Vietnam hopes to earn $4 billion this year from wooden furniture exports. However, producers are worried stiff because the input material prices keep increasing.
2011 is forecasted to be a busy year for wooden furniture producers as foreign partners have returned after the economic crisis and placed orders for 2011. A lot of enterprises said they have enough orders to bring jobs until the second quarter of the year.
Orders coming in rapid fire
The wooden furniture industry witnessed an impressive growth rate in 2010 with export turnover reaching $3.4 billion, an increase of 31 percent in comparison with 2009. Businesses say that though the number of orders is still far from reaching the level seen in the pre-crisis period, the export turnover was satisfactory. Meanwhile, more orders are still coming. Most enterprises say that they have enough orders to ensure jobs for workers until March, while some enterprises say they have enough jobs until August or September.
In January, Vietnam Timber & Forest Products Association (Viforest) forecasted that the total wooden furniture export turnover in 2011 would reach $4 billion, or 17 percent higher than in 2010.
Viforest has every reason to predict a high growth rate for 2011. The demand for wooden furniture products remains stably high in import markets. Meanwhile, the wooden furniture industry of China, of the biggest wooden furniture exporters in the world, is facing many hurdles due to the policy on the Chinese yuan revaluation, high labor costs, and a trend of developing production sectors with higher technologies. As the result, foreign wooden furniture importers are shifting their orders from China to Vietnam, according to Nguyen Ton Quyen, Viforest’s Secretary General.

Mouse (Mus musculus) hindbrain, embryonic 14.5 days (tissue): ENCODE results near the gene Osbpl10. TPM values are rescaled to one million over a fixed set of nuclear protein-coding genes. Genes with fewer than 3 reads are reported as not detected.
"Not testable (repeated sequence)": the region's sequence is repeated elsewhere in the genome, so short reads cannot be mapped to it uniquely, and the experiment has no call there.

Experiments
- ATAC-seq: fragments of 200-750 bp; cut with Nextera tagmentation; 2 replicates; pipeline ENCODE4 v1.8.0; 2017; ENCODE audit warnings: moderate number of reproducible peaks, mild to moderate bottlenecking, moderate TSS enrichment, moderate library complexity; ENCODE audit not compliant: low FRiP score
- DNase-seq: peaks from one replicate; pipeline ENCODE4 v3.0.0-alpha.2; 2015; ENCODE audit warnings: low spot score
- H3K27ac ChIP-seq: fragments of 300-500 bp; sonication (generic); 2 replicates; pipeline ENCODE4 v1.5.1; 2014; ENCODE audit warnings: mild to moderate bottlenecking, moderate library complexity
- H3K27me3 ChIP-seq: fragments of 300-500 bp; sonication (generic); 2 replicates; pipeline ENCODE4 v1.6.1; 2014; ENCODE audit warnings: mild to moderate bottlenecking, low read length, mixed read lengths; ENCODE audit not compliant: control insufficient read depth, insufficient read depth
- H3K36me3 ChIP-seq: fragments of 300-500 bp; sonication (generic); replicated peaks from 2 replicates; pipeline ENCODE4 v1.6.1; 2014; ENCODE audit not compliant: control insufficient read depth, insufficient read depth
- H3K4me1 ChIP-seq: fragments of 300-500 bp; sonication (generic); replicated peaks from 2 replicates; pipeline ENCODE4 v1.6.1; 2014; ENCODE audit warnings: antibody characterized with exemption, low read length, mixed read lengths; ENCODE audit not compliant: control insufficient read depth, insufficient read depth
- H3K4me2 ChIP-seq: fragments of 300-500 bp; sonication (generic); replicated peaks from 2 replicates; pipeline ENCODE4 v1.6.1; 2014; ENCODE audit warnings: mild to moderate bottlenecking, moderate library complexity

Higher input material prices discouraging producers
As such, the biggest problem for producers is not a lack of orders, but the increasingly input material prices. Everything is getting more and more expensive, from timber materials to packages. The prices of the products have increased by at least 10-15 percent, and at max 50-60 percent.
The Truong Thanh Wood Corporation said it has orders that will account for 70 percent of the expected output in 2011. However, Ngo Thi Hong Thu, Deputy General Director of Truong Thanh said she is worried stiff about the input material prices which have been increasing steadily every week. “We have to fix the prices for six months or year, while the input material prices change every week. However, if we count on the estimated price increases in the quotations, we will lose the orders, because our prices will be higher than the prices offered by other enterprises,” she complained.
According to Thu, Truong Thanh now has to seek materials from many different suppliers. “The suppliers have quoted prices, however, if the material prices increase, they will be ready to break the contracts,” Thu said.
In principle, importing materials is a solution, but this is not the best solution for now when high lending interest rates make capital costs higher. Meanwhile, foreign partners require products with different designs, therefore, products need to be made from different materials.
Like Thu, Dien Quang Hiep, Director of Minh Phat 2 Company in Binh Duong province, complained that his company is facing a labor shortage and increases in the input material prices. In 2010, rubber wood, the main material for production, increased sharply due to the sharp rubber latex price increase of 50 percent in comparison with 2009.
Hiep related that at first, farms planned to chop down old rubber trees to get wood. However, since the latex price soared, farms decided to keep the trees to get more latex, thus leading to the rubber wood shortage.
Meanwhile the paints used for wood has increased by 15-20 percent over the last year.
Nguyen Chien Thang, Chair of the HCM City Fine Art and Wood Processing Association in HCM City has warned that wooden furniture enterprises may face profit decreases if they do not have the solutions to improve technology and increase productivity.
“The cost of labor is becoming more and more expensive, while input expenses have been increasing due to underdeveloped supporting industries. Meanwhile, the majority of enterprises still cannot control their material sources,” Thang said.
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